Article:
Decision Deficit Disorder~ Don’t Be a Victim!
Generally, in the medical parlance, DDD stands for degenerative disc disease; however, in my world it represents Decision Deficit Disorder – a chronic condition whereby members of the human race accept an unacceptable status quo rather than take a chance on change, make no decision for fear of making the wrong decision, or live life on autopilot rather than embracing all that the world and life has to offer.
I’ve suffered from DDD in the past. As a result of my indecision, I’ve stayed in miserable jobs rather than risking contentment by looking for another; stayed married to the wrong man for fear of being alone; stayed blond for fear I wouldn’t like red hair; delayed responding to an online contact from my now current husband because he lived in a different state and I couldn’t fathom selling my house and moving if anything worked out; delayed having Lasik surgery for fear of being blinded; remained in an unhealthy relationship for fear my addict boyfriend with a heart problem would die and I would feel responsible; accepted what is for fear of what might happen.
But what I’ve discovered, after years of spiritual growth through Al-Anon, yoga, mediation, and Healing With The Angels by Doreen Virtue (among other resources) is that taking a risk and embracing change more often than not leads me to a positive outcome or at the very least growth. Chance is inevitable. Is it not better to seek out opportunities, take a risk, and keep moving forward as a result of my own efforts rather than accepting change that is thrust upon me?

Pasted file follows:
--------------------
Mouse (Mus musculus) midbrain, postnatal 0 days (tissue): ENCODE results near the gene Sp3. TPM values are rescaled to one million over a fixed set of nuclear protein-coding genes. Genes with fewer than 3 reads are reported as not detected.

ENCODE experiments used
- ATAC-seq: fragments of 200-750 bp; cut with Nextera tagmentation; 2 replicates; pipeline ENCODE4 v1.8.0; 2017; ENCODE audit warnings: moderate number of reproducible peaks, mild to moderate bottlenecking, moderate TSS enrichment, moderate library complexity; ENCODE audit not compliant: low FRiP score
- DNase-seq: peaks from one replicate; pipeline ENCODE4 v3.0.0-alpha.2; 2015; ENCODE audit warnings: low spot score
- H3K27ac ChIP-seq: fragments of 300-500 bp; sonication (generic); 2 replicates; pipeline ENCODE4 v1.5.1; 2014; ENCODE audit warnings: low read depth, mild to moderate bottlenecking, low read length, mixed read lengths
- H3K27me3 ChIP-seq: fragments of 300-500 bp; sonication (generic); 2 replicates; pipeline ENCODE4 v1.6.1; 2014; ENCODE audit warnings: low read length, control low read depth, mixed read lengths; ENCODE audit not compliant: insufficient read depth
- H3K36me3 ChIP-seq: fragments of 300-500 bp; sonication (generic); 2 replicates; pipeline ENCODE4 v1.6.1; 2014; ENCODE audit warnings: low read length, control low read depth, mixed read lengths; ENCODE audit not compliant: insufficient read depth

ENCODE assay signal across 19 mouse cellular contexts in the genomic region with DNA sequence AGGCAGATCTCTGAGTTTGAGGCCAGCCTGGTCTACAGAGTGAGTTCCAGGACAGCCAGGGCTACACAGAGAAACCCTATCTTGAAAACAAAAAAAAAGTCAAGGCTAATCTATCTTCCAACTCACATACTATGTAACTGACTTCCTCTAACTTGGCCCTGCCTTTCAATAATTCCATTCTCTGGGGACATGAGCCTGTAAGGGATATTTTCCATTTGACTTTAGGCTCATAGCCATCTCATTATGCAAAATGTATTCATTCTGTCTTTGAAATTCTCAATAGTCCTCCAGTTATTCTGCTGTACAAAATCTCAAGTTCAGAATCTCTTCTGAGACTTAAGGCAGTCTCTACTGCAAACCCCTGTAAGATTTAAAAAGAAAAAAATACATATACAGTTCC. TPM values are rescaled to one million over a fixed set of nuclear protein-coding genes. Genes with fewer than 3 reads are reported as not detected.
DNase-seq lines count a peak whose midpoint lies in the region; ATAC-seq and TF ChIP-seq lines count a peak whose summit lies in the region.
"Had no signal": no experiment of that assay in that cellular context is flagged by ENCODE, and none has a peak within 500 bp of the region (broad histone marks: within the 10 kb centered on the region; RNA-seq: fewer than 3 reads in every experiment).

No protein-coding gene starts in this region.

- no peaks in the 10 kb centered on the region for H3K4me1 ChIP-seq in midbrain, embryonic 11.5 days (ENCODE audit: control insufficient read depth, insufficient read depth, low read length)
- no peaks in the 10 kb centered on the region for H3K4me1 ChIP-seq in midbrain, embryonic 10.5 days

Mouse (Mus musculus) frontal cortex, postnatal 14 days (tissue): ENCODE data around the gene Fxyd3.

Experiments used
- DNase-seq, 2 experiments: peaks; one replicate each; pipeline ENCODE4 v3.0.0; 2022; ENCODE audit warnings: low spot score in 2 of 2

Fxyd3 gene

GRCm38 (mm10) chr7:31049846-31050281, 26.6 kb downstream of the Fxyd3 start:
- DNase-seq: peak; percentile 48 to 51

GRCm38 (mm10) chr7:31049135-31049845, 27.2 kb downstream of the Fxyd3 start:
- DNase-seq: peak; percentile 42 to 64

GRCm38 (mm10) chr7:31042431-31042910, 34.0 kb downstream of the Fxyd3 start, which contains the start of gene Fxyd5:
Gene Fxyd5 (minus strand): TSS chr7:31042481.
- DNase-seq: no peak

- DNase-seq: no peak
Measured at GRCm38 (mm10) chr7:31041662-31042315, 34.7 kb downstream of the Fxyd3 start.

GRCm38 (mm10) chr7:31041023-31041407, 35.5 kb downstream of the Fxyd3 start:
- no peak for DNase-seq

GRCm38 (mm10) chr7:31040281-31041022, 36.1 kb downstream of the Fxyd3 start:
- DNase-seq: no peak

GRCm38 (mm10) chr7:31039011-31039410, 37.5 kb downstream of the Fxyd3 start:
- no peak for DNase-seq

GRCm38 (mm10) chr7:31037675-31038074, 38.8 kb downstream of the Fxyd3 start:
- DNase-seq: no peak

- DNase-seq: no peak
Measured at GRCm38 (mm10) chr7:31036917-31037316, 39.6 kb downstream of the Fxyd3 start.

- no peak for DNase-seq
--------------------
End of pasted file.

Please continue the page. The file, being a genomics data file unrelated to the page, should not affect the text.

In Al Anon I learned that insanity is doing the same thing over and over again expecting a different result. The piano finally hit me on the head and it dawned on me that by making changes, by making a decision to change my path, I was healing, moving forward, and embracing life.
The most positive outcomes in my life have resulted from taking a risk, chancing the unknown, taking the bull by the horn and saying “why not?”. Most of the time it is better to make the wrong decision than to passively make no decision. If we take responsibility for our own lives, we can reboot if we make an unfortunate decision – and at the very least learn from it. And I’ve got a lot of learning under my belt.
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